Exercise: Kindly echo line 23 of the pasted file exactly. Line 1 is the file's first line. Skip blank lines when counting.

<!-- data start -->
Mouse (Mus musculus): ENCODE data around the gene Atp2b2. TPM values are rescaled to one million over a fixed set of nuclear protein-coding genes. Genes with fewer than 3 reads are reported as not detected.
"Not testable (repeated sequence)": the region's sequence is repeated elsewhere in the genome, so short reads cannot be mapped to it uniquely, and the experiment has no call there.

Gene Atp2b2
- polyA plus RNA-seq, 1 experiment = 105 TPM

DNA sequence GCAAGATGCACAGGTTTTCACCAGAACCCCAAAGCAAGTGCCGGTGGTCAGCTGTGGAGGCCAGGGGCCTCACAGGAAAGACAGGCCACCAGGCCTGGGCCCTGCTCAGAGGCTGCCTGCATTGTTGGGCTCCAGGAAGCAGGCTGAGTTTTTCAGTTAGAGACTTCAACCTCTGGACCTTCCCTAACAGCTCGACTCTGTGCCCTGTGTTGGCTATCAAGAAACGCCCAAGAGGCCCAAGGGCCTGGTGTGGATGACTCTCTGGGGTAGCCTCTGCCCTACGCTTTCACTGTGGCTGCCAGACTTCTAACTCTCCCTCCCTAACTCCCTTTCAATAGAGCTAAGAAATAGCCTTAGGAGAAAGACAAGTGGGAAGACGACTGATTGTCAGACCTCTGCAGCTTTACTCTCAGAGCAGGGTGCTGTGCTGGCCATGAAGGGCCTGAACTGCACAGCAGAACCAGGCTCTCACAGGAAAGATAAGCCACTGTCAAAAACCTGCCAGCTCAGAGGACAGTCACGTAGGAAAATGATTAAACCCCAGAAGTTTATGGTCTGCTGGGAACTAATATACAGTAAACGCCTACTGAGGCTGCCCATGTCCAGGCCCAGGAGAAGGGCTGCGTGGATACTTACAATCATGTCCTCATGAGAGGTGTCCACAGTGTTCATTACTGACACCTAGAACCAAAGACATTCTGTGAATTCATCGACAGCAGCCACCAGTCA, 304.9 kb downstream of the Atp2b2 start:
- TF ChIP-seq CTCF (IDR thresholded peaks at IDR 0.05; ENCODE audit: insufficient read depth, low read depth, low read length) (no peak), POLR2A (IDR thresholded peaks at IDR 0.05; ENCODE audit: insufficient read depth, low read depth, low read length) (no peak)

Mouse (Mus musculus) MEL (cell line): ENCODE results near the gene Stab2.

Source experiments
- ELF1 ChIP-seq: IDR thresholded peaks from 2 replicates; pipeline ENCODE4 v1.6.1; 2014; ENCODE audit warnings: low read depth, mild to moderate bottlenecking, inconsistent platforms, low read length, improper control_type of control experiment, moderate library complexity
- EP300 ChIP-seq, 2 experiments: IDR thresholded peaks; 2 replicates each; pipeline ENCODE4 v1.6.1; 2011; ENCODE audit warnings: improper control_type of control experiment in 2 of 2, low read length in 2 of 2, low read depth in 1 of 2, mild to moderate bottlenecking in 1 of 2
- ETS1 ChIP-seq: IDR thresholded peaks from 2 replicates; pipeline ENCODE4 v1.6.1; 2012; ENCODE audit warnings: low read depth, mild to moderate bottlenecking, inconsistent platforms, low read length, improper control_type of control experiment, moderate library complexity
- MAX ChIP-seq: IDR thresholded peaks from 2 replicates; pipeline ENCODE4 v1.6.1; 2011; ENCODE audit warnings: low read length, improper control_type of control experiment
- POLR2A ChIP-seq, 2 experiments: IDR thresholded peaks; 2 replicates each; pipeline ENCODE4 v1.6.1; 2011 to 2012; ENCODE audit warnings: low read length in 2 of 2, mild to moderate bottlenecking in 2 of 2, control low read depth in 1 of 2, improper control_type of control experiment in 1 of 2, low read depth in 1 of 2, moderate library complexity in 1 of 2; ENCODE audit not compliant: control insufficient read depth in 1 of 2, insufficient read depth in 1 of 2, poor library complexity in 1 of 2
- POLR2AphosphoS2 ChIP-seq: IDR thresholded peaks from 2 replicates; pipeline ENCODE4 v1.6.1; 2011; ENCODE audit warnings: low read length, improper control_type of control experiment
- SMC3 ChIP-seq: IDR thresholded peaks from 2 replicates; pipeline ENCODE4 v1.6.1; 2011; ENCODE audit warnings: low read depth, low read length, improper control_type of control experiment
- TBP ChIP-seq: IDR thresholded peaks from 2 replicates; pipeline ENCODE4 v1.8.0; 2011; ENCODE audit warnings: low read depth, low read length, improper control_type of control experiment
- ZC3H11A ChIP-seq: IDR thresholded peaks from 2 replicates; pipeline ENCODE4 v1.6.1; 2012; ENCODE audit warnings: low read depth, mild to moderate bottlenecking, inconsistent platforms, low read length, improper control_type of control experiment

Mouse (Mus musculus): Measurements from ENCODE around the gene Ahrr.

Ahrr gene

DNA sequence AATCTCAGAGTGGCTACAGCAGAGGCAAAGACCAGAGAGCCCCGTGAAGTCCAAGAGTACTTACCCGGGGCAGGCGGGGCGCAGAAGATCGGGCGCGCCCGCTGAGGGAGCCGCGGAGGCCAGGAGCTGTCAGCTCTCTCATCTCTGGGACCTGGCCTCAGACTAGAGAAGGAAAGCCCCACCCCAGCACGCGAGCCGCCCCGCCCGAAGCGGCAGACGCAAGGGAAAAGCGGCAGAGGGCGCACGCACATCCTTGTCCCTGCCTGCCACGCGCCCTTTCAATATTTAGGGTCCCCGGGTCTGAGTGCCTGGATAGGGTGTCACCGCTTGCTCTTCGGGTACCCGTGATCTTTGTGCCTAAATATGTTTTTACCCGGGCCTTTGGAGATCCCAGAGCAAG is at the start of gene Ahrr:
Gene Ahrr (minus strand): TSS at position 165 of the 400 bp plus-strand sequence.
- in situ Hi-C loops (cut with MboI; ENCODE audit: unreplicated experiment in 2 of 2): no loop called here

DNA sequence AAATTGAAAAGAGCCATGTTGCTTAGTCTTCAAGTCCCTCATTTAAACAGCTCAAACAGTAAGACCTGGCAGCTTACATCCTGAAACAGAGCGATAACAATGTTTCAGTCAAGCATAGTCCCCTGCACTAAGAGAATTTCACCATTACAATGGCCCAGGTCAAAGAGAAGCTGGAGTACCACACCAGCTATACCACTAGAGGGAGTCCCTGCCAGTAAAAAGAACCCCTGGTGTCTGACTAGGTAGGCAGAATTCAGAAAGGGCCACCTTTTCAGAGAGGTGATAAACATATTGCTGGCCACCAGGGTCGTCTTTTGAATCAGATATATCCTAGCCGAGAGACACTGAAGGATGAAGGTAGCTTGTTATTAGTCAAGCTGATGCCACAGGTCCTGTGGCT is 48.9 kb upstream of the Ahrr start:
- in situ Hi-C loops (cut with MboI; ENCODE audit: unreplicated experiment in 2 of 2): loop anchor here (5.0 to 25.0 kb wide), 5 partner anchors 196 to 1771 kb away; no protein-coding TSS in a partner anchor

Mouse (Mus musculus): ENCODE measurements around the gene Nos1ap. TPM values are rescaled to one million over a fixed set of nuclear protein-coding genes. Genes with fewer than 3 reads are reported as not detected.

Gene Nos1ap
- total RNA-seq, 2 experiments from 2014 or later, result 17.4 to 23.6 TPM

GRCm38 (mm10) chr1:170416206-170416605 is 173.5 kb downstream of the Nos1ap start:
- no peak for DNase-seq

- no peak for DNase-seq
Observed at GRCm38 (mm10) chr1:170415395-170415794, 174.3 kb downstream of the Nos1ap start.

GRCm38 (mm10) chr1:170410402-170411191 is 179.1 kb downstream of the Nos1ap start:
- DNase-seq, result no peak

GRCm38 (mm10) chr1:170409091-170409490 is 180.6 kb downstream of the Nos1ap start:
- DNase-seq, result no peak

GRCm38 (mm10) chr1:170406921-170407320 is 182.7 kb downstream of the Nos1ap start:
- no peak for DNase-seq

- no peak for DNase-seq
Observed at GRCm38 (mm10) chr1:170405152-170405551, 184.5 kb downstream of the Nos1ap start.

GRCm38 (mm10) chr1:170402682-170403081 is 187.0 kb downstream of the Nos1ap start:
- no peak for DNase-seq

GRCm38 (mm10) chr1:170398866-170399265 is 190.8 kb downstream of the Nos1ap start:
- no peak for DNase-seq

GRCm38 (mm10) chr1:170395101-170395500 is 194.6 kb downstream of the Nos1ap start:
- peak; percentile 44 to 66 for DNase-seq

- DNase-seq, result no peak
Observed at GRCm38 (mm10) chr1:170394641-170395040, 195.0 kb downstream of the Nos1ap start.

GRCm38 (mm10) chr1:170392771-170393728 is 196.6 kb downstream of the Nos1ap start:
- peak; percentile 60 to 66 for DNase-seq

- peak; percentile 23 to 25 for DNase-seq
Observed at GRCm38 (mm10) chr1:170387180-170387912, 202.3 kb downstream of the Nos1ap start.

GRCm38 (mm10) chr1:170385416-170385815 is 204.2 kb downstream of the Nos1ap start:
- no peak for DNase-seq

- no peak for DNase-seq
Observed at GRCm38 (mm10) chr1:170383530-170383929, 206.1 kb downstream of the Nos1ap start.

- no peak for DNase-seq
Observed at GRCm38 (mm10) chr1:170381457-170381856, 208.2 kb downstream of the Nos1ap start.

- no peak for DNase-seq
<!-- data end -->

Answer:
DNA sequence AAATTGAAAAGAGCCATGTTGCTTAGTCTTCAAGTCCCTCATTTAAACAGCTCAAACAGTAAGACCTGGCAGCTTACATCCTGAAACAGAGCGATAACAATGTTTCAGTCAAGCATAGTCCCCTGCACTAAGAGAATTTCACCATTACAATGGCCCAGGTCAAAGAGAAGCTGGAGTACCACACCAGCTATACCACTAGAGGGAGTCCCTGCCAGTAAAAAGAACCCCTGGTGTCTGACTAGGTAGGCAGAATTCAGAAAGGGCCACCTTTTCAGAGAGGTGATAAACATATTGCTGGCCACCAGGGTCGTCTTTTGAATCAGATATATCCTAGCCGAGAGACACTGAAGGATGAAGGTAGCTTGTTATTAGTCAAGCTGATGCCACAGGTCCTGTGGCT is 48.9 kb upstream of the Ahrr start: